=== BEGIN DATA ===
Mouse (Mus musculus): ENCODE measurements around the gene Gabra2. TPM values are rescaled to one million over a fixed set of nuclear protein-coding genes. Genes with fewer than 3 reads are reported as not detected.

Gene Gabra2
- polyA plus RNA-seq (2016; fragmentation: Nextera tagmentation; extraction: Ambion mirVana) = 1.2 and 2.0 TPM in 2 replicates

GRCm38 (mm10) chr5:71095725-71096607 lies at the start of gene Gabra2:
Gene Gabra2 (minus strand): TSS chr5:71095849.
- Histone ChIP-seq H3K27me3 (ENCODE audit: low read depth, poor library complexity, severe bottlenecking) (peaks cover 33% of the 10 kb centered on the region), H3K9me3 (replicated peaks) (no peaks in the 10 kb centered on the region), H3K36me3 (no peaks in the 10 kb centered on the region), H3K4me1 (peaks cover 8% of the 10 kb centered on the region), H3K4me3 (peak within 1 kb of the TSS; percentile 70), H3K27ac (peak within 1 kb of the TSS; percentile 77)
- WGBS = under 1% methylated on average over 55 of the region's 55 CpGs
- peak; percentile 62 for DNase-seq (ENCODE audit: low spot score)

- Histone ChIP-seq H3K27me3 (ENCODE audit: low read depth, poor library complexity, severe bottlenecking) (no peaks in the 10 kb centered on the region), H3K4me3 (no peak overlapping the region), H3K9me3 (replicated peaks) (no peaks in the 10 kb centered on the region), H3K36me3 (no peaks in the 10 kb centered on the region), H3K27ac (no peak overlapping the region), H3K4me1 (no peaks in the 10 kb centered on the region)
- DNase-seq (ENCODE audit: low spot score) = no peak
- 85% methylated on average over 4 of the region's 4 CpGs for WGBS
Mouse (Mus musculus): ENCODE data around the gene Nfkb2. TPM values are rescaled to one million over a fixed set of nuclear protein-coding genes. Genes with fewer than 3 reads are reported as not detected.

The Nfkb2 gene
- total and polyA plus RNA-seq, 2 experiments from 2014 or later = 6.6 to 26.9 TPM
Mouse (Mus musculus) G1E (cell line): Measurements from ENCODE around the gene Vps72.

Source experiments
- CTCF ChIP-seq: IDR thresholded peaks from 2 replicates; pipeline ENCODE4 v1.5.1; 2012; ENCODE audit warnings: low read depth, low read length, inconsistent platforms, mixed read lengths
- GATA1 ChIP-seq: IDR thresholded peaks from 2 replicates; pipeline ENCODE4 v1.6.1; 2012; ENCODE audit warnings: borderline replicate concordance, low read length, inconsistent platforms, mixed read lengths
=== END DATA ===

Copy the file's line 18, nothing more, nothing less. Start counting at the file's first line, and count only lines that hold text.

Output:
- GATA1 ChIP-seq: IDR thresholded peaks from 2 replicates; pipeline ENCODE4 v1.6.1; 2012; ENCODE audit warnings: borderline replicate concordance, low read length, inconsistent platforms, mixed read lengths